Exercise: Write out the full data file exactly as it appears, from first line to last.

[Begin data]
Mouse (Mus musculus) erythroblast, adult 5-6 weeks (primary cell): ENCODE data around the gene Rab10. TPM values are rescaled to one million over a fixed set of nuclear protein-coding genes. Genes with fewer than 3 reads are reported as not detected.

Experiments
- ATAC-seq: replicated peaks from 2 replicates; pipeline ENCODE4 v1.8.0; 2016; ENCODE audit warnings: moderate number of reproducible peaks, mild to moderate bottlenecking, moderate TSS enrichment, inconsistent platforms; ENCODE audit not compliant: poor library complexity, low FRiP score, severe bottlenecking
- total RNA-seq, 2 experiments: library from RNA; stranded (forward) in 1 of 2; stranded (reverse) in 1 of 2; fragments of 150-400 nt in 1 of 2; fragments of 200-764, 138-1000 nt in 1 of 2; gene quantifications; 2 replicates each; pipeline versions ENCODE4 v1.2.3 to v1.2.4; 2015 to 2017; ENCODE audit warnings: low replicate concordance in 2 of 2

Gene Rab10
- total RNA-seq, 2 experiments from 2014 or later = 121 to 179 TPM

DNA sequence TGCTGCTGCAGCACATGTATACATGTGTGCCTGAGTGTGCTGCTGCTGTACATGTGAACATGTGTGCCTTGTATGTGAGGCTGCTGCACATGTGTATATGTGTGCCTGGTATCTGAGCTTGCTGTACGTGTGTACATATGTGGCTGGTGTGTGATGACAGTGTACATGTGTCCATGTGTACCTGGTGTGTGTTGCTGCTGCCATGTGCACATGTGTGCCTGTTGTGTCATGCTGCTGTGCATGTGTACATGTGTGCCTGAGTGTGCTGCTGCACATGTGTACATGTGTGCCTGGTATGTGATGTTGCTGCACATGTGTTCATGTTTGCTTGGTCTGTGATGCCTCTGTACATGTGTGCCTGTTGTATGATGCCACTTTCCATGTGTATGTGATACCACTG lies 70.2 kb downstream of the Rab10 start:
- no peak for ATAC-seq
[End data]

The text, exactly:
Mouse (Mus musculus) erythroblast, adult 5-6 weeks (primary cell): ENCODE data around the gene Rab10. TPM values are rescaled to one million over a fixed set of nuclear protein-coding genes. Genes with fewer than 3 reads are reported as not detected.

Experiments
- ATAC-seq: replicated peaks from 2 replicates; pipeline ENCODE4 v1.8.0; 2016; ENCODE audit warnings: moderate number of reproducible peaks, mild to moderate bottlenecking, moderate TSS enrichment, inconsistent platforms; ENCODE audit not compliant: poor library complexity, low FRiP score, severe bottlenecking
- total RNA-seq, 2 experiments: library from RNA; stranded (forward) in 1 of 2; stranded (reverse) in 1 of 2; fragments of 150-400 nt in 1 of 2; fragments of 200-764, 138-1000 nt in 1 of 2; gene quantifications; 2 replicates each; pipeline versions ENCODE4 v1.2.3 to v1.2.4; 2015 to 2017; ENCODE audit warnings: low replicate concordance in 2 of 2

Gene Rab10
- total RNA-seq, 2 experiments from 2014 or later = 121 to 179 TPM

DNA sequence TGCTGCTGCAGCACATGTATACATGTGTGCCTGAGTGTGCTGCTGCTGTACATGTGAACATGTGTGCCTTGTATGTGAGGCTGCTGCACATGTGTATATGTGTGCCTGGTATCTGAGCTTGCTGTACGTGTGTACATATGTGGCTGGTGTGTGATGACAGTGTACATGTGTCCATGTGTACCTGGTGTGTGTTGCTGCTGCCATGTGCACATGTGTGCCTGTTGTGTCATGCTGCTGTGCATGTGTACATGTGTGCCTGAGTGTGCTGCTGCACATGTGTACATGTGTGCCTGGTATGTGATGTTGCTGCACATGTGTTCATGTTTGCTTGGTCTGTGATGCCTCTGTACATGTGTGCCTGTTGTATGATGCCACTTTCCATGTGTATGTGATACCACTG lies 70.2 kb downstream of the Rab10 start:
- no peak for ATAC-seq